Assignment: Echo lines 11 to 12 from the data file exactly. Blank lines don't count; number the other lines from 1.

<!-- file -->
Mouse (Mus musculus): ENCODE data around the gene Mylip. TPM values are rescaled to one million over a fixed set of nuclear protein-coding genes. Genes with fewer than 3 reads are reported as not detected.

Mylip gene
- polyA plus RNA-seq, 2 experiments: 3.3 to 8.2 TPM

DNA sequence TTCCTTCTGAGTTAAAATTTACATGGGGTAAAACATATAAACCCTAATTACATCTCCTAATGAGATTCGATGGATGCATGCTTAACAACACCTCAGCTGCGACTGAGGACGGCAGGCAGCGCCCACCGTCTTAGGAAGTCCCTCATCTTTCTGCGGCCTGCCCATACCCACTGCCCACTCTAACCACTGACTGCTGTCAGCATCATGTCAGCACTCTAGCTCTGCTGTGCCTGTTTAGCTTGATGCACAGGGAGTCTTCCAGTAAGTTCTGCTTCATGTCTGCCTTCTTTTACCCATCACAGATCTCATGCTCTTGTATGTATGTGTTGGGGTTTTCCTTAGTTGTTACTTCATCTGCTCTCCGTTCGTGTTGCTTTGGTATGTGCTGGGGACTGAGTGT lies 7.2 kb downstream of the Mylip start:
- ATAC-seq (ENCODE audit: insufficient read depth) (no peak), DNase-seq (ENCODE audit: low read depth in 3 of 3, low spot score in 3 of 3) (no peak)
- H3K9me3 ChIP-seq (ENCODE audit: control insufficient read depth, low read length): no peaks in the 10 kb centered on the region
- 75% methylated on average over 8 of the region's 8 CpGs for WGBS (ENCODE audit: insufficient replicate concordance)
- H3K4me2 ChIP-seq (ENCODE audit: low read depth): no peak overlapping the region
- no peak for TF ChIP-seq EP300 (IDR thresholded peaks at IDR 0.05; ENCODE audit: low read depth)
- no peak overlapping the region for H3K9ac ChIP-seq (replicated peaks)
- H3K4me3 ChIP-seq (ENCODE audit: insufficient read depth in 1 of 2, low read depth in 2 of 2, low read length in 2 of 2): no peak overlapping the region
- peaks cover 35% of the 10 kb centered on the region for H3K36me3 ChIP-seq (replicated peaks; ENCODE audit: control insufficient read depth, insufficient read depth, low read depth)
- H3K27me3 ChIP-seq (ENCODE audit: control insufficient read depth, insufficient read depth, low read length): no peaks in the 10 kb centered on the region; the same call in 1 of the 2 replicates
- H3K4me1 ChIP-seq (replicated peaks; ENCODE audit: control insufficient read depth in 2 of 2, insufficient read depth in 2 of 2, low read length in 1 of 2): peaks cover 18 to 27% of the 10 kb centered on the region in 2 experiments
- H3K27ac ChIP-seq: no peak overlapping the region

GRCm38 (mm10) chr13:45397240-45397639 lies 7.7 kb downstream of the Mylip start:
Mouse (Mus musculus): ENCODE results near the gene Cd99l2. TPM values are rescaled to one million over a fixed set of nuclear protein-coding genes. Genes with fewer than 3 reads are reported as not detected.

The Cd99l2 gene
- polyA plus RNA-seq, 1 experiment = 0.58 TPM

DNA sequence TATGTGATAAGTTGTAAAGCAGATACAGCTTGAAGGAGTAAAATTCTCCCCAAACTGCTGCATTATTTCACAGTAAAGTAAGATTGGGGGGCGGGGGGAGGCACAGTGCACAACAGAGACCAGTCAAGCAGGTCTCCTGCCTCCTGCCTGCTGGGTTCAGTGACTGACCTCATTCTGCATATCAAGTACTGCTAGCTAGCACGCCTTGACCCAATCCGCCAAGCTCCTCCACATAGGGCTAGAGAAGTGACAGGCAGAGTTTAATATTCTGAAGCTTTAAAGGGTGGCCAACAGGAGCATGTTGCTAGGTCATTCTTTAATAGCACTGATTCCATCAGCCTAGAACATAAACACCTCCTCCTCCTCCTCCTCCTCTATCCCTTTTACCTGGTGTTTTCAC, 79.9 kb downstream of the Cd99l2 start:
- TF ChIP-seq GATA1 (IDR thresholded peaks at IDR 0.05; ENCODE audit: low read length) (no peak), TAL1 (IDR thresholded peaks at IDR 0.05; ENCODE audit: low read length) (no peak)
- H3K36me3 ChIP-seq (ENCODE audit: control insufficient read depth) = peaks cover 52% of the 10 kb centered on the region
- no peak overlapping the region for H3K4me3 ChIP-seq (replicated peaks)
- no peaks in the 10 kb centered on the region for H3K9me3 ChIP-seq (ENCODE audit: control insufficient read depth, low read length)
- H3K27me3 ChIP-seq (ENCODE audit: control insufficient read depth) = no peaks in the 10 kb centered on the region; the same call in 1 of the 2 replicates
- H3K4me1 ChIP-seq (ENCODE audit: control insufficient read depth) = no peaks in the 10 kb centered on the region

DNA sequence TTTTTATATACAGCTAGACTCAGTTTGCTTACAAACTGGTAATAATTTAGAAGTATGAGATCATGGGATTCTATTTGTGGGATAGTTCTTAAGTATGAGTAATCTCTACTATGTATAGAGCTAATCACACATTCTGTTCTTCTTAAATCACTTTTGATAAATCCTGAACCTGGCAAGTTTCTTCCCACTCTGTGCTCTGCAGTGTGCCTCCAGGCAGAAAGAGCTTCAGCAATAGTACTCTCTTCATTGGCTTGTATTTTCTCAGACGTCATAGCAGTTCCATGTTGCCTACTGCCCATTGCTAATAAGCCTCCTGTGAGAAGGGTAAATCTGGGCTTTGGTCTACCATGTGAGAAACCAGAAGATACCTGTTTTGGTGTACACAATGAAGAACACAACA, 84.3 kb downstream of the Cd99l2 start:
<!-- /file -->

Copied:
- H3K4me3 ChIP-seq (ENCODE audit: insufficient read depth in 1 of 2, low read depth in 2 of 2, low read length in 2 of 2): no peak overlapping the region
- peaks cover 35% of the 10 kb centered on the region for H3K36me3 ChIP-seq (replicated peaks; ENCODE audit: control insufficient read depth, insufficient read depth, low read depth)